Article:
Why telehealth is a weapon against climate change

Conducting outpatient visits via telehealth when possible and measuring the average greenhouse gas emission per outpatient visit can significantly reduce the healthcare industry's carbon footprint, the American Medical Association reported Sept. 1.

Northwest Permanente, part of Oakland, Calif.-based Kaiser Permanente, serves 600,000 members in Oregon and Southwest Washington. Telehealth visits among these members increased from 39.3 percent per year from 2015 through 2019 and then jumped in 2020 by 108.5 percent. 

Greenhouse gas emissions from transportation to and from outpatient visits increased by about 6 percent between 2015 and 2019. They dropped sharply in 2020, equal to the emissions created annually by 1,200 homes.

Ambulatory visit carbon intensity, a new metric that measures the total greenhouse gas emissions associated with a given outpatient visit, dropped by 51 percent. 

Colin Cave, MD, Northwest Permanente’s medical director of external affairs, government relations and community health, and his colleagues published a paper in the Journal of Climate Change and Health detailing the positive environmental effects brought about by Northwest Permanente's telehealth surge. It called for standardized metrics to define providers' environmental performance, proposing ambulatory visit carbon intensity as a key metric.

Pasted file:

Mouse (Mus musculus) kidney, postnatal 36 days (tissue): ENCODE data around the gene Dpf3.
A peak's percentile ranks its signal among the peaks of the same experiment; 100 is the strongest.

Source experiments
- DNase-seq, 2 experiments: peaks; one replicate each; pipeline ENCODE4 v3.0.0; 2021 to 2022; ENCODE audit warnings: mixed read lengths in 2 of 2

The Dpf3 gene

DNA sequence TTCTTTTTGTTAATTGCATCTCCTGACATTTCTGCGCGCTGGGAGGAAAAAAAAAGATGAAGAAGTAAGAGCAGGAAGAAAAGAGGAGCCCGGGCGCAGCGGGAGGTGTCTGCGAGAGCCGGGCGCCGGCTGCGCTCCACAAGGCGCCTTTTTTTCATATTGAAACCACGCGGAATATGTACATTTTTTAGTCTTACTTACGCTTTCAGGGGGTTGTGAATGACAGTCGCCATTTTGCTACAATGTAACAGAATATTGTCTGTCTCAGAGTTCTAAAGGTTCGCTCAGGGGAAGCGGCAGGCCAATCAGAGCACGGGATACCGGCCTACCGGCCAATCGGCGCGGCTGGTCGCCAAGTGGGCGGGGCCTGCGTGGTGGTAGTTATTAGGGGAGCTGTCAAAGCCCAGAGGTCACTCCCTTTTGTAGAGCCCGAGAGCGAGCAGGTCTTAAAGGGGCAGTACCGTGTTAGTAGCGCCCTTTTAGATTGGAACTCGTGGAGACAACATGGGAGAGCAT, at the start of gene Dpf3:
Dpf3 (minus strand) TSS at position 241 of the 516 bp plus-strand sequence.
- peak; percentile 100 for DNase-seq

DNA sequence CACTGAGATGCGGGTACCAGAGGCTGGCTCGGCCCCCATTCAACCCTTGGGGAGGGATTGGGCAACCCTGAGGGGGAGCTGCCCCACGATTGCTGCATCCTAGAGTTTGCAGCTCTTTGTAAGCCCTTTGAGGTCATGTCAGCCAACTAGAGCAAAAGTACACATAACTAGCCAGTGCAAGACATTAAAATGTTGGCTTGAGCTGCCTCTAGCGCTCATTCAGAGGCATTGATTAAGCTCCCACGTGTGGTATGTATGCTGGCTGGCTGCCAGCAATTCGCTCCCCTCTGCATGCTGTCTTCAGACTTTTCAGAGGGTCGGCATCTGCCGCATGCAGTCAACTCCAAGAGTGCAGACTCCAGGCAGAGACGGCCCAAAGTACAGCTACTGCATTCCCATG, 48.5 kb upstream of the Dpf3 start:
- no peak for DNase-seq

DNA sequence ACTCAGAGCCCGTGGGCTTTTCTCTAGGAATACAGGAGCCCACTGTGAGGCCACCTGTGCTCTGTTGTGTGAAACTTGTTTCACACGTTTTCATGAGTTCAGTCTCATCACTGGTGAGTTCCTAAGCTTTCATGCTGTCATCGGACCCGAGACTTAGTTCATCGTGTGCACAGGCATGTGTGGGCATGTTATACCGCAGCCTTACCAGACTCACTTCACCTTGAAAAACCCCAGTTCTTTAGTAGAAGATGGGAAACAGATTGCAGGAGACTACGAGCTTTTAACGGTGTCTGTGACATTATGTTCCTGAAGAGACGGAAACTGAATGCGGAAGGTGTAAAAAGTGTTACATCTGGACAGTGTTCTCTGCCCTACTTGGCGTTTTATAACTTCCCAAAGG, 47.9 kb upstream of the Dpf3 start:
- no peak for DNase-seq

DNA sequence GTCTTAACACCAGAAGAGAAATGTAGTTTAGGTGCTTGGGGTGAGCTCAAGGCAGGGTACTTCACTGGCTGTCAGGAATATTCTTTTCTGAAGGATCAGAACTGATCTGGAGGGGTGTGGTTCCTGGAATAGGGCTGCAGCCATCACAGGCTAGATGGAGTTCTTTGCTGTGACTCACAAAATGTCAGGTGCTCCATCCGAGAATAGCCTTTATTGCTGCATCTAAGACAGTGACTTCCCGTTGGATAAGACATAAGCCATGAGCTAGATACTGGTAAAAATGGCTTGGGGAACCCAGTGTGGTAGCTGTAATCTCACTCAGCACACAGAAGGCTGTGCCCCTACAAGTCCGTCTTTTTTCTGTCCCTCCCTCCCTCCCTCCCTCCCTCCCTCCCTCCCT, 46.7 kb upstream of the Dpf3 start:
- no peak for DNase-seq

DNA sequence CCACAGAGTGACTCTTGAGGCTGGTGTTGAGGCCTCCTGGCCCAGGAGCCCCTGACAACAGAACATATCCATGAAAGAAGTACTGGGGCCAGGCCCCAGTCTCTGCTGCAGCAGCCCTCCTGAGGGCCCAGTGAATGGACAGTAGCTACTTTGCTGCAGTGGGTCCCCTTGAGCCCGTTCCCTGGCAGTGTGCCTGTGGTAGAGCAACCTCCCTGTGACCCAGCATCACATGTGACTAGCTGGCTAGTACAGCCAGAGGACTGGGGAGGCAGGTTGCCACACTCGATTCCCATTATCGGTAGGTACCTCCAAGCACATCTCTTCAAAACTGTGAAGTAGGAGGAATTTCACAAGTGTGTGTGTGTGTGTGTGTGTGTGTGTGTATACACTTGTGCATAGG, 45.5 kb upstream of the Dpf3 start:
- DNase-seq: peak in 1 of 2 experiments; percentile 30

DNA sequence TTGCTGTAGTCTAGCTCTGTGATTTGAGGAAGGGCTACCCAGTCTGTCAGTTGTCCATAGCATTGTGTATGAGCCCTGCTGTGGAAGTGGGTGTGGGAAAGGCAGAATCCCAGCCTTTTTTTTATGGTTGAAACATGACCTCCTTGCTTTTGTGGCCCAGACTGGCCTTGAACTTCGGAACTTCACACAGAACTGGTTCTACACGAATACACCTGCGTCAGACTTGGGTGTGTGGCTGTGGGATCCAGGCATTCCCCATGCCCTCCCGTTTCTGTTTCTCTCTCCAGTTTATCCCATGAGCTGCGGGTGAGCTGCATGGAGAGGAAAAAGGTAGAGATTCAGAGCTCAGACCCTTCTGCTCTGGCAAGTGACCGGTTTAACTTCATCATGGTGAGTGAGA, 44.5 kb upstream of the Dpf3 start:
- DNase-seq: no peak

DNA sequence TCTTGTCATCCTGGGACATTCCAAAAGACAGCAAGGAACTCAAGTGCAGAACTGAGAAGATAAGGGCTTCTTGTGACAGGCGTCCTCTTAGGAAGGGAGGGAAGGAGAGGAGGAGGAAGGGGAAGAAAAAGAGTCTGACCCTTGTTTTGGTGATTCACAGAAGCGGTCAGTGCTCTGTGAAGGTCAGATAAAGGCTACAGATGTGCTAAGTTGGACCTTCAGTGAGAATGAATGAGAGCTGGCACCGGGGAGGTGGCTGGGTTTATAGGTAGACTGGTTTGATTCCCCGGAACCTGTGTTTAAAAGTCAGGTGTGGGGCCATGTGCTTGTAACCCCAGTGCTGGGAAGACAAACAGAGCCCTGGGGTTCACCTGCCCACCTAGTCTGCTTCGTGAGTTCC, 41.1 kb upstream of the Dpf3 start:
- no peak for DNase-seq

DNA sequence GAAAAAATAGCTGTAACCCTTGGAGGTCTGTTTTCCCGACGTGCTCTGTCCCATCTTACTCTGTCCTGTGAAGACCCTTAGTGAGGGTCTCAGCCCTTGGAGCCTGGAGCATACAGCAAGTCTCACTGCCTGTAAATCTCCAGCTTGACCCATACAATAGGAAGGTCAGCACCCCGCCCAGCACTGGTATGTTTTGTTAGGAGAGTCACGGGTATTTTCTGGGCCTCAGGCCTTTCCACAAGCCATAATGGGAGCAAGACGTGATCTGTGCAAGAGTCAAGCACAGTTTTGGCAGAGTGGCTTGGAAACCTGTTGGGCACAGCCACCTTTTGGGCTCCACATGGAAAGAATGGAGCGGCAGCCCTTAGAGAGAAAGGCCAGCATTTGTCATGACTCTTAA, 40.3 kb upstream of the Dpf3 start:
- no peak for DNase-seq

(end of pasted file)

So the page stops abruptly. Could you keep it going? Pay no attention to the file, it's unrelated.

Northwest Permanente was able to close two small primary care clinics, one mental health clinic and one renal clinic, consolidating those services in other clinics since so much of that care is now provided virtually.

"If you are having the same number of outpatient visits, but more of them are virtual and it allows you to close physical plants, then you should get credit environmentally for reducing your carbon footprint," Dr. Cave said.

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